ü To be successful in selling their products, an insurance company must have quality people, innovative management, be able to employ technology effectively, besides having the right products and distribution channels.
ü A report published by the Insurance Information Bureau revealed that there is a direct correlation between banking inclusion and insurance penetration. Adoption rates of digital payments in rural India indicates that the potential for disruption in the insurance industry by going digital is high.
ü Financial literacy is one of the key drivers for penetration of insurance. The National Institute of Security’s market report on financial literacy shows a clear gap between urban and rural levels of literacy and knowledge of insurance products in specific. It means that the people living in urban areas had more knowledge about insurance products in comparison to people living in rural areas and to remove this gap, it is important to hold meetings and workshops in rural areas. Further, TV ads and newspapers can help for this purpose.
ü People living in rural areas require trust the most. They have very limited trust in insurers but if the insurance companies get local people to work as their agents, the level of trust as well as insurance penetration can increase in rural areas.
ü Rural and urban customers alike would appreciate total clarity in enumeration of products’ benefits, and use of normal language in place of legalese for in policy wording. Hence, it is amply clear that application and claim processes need to be streamlined to achieve predictable outcomes.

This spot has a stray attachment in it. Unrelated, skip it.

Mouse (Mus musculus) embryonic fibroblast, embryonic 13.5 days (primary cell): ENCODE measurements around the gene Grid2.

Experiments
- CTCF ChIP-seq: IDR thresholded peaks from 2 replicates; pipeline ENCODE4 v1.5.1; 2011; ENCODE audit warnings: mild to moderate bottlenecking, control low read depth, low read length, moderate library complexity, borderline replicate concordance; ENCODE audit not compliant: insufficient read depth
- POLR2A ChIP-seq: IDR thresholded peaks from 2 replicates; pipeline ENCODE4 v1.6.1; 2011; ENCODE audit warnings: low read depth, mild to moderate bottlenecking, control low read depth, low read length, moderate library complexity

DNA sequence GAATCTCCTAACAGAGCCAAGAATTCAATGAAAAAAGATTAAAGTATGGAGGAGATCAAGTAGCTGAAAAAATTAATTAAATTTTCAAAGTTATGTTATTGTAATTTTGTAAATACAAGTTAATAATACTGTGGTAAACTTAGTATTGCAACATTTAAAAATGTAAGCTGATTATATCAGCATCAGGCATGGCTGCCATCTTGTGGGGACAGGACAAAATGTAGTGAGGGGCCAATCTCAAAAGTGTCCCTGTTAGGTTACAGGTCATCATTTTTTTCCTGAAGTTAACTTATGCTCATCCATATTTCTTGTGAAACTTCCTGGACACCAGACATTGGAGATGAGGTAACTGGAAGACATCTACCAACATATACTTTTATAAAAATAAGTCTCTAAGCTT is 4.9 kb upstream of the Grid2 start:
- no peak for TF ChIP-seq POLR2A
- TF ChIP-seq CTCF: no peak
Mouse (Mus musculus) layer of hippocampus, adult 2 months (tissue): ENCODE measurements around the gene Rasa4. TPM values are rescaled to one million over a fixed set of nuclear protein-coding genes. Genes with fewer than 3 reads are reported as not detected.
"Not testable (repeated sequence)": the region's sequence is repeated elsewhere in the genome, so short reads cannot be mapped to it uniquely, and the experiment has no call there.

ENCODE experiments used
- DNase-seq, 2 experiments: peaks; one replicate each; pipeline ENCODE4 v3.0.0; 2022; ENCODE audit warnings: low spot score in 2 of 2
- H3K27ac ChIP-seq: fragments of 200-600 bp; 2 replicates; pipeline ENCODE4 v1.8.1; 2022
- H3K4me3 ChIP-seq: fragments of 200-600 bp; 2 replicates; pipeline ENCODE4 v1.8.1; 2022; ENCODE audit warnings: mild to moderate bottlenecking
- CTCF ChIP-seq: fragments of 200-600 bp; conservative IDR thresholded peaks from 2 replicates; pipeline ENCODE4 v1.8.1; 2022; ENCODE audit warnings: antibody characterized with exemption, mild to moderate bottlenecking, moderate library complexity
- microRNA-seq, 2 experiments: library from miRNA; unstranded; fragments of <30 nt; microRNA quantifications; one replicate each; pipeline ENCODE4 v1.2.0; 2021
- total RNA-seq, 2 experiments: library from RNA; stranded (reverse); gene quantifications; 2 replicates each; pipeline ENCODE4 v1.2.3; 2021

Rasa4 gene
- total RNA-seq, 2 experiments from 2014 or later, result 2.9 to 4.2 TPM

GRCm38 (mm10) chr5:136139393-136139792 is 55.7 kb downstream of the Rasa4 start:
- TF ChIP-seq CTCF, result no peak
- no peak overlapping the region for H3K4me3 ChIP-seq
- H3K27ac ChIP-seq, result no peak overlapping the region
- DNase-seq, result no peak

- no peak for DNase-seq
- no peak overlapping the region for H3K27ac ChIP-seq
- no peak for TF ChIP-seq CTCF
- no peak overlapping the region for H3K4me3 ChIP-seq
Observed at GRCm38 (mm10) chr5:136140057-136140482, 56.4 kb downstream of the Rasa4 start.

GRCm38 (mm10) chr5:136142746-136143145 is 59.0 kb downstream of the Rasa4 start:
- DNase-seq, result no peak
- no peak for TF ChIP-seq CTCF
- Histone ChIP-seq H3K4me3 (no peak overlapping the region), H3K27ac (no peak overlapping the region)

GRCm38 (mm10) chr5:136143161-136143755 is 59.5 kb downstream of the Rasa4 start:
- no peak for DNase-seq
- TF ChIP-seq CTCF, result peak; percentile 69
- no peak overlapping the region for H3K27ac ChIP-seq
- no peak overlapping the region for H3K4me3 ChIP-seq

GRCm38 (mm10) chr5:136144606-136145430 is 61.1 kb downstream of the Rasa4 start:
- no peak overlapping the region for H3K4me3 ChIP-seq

The use of CSCs (Common Service Center) is important for increasing sale of policies in the rural India. IT Minister Ravi Shankar Prasad said recently that the network of Common Service Centres (CSCs) will be expanded to 2.5 lakh gram panchayats by the end of this year. Here’s some information on what CSCs are doing and how successful they are – link.
ü App like the mobile app brought by InsuringIndia.com recently can also help in the growth of insurance in rural India. A white paper, released by InsuringIndia, underlined that 25% of the online insurance demand of the country comes from Tier V cities (which has less than 5 lakh population). The penetration of insurance in India is bound to increase if similar apps are introduced by the insurance companies.
ü Video vans can be used in rural areas for publicity of insurance products and government schemes. A single video van can cover 2 /3 villages in a day to cover up to 22 to 78 villages in one route cycle of 26 operating days. These rural publicity vans can reach the target segment and has his/her undivided attention. Also, this provides an opportunity for 2 way communications. An opportunity to make the consumer understand the product and influence him positively to buy it. Further, they can be used for promotions.
ü For several years, Nukkad Naatak has been used to bring up the adversities of the society but it can also be used to bring awareness among the rural population about insurance. It can also be used by the insurance companies to promote insurance products.
ü I would like to add what Director General of CII, Chandrajit Banerjee, said “All stakeholders – the industry, intermediaries, government and regulator need to work together in transforming customer experience.”
At last, if you have any suggestions, please do comment! Looking forward to read your recommendations.